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Finnegan is working with AeroMobil to protect its revolutionary technology in Europe, the United States, and around the world. The work includes invention capture, drafting, and prosecution of new applications. Finnegan’s European and U.S. attorneys work closely to coordinate the application drafting and prosecution strategy with foreign counsel around the world.

The market for high-end, large-capacity, technologically advanced washing machines is intensely competitive. When LG entered the U.S. market, Whirlpool and Fischer & Paykel each sued LG, claiming LG’s washers infringed their patents. They did not prevail. Instead, in each case, Finnegan employed an aggressive pretrial strategy that identified strong invalidity defenses. The strength of LG’s prior art defenses caused the opponent in each case to submit the patents to reexamination and stay the cases, pending the reexaminations. When the reexaminations were completed years after the respective lawsuits were initiated, the Fisher & Paykel action was dismissed, and the Whirlpool action was settled at very favorable terms. LG’s washers remain one of the market leaders in the U.S.

When LG’s “Life’s Good” and “LG Life’s Good” corporate taglines were challenged, the company turned to Finnegan. On the eve of the trial, the plaintiff agreed to dismiss with prejudice all claims. The “Life’s Good” campaign and mark continue to run globally for a wide range of products.

The U.S. Court of Appeals for the Federal Circuit ruled in favor of Finnegan client Research Corporation Technologies, Inc., affirming the patentability of RCT’s methods for halftoning digital images.  The decision is particularly important because it is the Federal Circuit's first dealing with patentable subject matter under 35 U.S.C. § 101 since the Supreme Court’s landmark Bilski v. Kappos decision.  Chief Judge Rader, writing for a unanimous panel, reversed the district court’s ruling that the claimed halftoning methods were invalid under section 101.  Instead, he wrote, “the invention presents functional and palpable applications in the field of computer technology.”  Following the Supreme Court’s Bilski decision, the Federal Circuit explained that the coarse filter of section 101 excludes only laws of nature, physical phenomena, and “manifestly” abstract claims, and that courts should focus primarily on the patentability criteria of the rest of the Patent Act.

We represented Allegheny Ludlum Co. against Allied-Signal in the area of iron-boron-silicon amorphous metal alloys. Despite having junior party status, we proved that the Allegheny inventors were the first to invent and the PTO ruled that they were entitled to the award of priority. Allied-Signal brought a Section 146 action in the U.S. District Court for the District of Connecticut. The parties settled the case after discovery and trial, but before a decision by the court.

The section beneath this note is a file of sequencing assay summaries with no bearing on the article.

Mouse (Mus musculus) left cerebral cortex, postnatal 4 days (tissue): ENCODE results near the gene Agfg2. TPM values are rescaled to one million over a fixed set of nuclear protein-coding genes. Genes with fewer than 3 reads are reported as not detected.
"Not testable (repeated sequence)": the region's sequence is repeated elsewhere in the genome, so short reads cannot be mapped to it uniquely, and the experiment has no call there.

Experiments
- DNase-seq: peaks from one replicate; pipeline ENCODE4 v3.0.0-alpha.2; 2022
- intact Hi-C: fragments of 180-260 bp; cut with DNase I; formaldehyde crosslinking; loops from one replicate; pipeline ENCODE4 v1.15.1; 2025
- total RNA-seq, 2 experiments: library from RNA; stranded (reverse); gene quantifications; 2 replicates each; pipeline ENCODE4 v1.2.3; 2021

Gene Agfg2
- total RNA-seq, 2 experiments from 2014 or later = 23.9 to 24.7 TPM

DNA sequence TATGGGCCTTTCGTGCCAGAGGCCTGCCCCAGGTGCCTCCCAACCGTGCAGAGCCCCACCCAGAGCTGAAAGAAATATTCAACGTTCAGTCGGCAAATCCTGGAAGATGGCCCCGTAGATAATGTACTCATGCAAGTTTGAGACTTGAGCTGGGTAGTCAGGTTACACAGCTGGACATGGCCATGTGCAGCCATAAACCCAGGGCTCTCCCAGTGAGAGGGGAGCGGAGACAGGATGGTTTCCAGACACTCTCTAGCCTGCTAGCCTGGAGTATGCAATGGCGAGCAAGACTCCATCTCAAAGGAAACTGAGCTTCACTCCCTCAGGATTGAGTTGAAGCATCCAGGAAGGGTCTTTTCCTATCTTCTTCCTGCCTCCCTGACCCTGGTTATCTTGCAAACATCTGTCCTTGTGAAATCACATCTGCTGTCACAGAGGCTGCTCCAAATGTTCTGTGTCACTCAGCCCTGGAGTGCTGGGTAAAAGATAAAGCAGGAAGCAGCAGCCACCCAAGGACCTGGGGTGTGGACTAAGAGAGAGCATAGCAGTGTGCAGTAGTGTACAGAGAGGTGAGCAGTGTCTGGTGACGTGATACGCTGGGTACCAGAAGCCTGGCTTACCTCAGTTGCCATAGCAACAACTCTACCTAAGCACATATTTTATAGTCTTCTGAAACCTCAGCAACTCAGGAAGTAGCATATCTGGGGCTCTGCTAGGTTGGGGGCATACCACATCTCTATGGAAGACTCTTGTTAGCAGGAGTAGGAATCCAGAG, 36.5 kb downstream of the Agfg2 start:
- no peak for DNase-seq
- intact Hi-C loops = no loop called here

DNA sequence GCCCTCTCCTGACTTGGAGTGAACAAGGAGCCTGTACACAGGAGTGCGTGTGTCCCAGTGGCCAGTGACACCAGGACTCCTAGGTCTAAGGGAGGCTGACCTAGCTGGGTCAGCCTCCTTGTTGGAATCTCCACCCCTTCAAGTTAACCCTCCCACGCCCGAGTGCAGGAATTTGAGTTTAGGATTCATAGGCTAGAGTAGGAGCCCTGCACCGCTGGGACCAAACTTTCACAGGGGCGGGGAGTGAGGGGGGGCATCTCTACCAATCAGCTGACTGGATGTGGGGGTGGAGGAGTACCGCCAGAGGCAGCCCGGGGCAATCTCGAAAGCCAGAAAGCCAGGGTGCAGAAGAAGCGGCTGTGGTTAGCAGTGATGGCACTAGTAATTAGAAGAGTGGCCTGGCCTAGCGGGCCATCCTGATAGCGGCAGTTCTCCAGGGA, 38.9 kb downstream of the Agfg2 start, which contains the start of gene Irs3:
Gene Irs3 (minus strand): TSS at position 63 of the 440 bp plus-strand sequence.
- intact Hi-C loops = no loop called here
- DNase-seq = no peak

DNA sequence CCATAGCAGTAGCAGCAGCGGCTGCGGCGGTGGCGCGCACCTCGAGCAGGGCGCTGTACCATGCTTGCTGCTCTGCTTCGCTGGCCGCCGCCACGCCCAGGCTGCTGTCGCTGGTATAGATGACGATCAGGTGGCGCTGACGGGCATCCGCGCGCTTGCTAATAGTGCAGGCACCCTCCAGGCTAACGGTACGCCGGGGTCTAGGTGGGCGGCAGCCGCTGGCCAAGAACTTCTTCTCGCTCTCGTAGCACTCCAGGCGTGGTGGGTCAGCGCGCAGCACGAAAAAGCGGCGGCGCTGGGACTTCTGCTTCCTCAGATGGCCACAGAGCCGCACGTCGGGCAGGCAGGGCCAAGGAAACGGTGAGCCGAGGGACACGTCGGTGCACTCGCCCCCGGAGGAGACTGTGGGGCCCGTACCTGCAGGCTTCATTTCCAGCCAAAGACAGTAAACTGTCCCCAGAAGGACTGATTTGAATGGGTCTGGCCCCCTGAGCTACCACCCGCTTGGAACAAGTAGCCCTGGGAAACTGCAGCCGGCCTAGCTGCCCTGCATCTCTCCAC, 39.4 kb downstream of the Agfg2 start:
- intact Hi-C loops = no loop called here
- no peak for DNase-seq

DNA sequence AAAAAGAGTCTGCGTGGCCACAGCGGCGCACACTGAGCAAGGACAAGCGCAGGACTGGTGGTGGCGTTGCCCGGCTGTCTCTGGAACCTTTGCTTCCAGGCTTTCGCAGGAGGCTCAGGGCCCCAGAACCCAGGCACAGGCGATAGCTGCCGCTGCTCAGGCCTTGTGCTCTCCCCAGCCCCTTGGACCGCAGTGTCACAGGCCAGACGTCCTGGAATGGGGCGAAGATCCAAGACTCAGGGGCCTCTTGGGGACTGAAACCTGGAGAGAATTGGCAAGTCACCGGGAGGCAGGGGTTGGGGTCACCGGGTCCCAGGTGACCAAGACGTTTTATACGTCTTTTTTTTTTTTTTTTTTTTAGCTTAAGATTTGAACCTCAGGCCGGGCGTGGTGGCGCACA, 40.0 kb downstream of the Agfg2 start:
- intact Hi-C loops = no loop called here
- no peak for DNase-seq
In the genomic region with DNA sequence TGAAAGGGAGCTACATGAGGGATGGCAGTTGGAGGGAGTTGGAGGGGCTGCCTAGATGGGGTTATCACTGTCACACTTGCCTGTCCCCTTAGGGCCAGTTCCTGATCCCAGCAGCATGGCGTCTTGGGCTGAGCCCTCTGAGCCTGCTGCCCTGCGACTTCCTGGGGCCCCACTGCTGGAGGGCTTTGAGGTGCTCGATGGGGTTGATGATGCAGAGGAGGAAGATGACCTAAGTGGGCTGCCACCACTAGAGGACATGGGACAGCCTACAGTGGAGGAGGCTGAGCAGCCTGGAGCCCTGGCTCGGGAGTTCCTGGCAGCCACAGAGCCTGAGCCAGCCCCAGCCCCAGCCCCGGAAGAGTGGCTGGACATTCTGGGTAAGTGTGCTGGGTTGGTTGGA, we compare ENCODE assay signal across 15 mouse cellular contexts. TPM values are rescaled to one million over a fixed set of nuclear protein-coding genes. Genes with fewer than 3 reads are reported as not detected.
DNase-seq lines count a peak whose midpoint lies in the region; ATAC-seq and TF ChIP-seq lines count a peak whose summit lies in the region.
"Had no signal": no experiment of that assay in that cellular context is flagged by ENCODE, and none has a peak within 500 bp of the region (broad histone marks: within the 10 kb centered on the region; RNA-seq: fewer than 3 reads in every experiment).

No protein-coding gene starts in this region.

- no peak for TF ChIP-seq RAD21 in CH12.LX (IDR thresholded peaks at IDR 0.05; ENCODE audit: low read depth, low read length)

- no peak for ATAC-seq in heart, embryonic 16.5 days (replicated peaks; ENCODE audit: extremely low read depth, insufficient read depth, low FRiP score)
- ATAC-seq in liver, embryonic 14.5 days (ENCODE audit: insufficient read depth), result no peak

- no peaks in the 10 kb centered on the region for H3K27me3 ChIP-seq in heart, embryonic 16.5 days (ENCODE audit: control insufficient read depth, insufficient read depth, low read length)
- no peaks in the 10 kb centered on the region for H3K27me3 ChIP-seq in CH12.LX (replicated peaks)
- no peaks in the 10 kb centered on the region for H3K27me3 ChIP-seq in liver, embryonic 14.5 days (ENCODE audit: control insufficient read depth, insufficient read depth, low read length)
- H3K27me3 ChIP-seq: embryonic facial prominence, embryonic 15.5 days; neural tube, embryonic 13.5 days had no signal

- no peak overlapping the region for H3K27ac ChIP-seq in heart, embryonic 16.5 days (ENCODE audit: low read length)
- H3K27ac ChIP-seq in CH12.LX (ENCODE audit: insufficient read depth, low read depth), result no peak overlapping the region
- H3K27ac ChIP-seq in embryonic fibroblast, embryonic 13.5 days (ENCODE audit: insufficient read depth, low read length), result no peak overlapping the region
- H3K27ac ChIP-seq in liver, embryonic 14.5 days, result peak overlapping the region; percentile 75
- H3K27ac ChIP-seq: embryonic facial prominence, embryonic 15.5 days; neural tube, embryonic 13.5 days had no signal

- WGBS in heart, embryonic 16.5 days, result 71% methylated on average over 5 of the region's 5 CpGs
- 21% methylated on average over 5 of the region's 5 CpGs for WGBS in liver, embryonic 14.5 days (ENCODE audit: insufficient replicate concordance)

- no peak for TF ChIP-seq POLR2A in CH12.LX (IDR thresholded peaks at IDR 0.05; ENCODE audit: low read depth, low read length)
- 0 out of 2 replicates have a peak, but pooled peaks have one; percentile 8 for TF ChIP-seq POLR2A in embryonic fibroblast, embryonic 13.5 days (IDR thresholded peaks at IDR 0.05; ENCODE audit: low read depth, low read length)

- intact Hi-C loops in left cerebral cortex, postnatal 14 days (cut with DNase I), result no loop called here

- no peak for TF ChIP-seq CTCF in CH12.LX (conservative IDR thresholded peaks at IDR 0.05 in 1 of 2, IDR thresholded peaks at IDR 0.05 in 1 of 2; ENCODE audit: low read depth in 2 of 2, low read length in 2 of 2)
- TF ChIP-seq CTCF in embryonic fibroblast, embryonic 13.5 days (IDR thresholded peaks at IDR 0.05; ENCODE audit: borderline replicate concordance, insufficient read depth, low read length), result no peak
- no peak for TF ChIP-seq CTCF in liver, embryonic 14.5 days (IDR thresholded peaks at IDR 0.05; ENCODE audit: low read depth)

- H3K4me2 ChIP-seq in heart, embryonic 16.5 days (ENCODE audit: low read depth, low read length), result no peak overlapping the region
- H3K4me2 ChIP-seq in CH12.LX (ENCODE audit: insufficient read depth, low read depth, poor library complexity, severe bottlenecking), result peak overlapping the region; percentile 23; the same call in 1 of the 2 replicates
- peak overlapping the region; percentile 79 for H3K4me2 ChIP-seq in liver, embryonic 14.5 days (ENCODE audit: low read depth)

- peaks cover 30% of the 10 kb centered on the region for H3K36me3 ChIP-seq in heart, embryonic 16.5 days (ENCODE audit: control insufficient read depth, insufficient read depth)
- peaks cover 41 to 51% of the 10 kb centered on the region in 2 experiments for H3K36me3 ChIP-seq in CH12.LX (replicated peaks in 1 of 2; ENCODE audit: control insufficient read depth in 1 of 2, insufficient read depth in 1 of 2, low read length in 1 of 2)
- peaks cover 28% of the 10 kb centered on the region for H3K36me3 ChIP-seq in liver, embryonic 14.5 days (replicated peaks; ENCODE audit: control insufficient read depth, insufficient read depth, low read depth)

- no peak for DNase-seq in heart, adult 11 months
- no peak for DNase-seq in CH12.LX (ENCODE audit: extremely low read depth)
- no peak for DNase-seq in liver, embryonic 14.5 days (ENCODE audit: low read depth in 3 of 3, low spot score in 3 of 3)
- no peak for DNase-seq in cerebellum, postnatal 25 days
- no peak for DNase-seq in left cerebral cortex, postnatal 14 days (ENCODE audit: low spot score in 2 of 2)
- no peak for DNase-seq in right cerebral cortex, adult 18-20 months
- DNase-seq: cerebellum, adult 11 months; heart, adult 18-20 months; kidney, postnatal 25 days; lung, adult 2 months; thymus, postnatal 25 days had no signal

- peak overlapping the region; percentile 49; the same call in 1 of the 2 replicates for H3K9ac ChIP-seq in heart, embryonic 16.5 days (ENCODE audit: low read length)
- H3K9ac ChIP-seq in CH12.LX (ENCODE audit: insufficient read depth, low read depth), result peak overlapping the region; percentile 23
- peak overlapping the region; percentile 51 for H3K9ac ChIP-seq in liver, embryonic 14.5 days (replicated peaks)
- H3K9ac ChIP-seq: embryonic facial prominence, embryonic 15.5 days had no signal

We represented Wyeth against Genentech in an interference that related to the treatment of hemophilia. The successful result we achieved allowed Wyeth to secure patent rights to a protein, known as B-domain deleted Factor VIII, which is used to treat hemophilia.

After a jury verdict against Conair for infringement of a patent on a safety mechanism in a hairdryer, the district court increased the damages and entered a judgment of over $46 million. On appeal, Finnegan achieved a total victory for Conair by obtaining a reversal of the infringement finding in the Federal Circuit.

In a Federal Circuit appeal on behalf of client Digital Control, Inc. (DCI), Finnegan was able to obtain a reversal of the district court’s judgment. The reversal paved the way for a favorable settlement, and it also resolved an important issue on what is “material” information in prosecuting patent applications in the PTO. The patents at issue in the case were fundamental to DCI’s business and involved electronic locating equipment for horizontal drilling devices.

The Eastern District of Virginia ruled in favor of Finnegan clients SplitFish AG, SplitFish Gameware, Inc., and Nabon Corp., granting a preliminary injunction against Bannco Corp. that prohibits Bannco from selling video game controllers that incorporate or use software code copied from our clients' "FragFX" video game controllers. The case is unusual in that the software in question was developed in China and the court applied Chinese law in order to establish that our client was the copyright owner.

Finnegan represents a New England company in the coordination of their patent protection strategies for biofuel technologies. We also counsel this client regarding strategic partnerships and provide landscape analysis.


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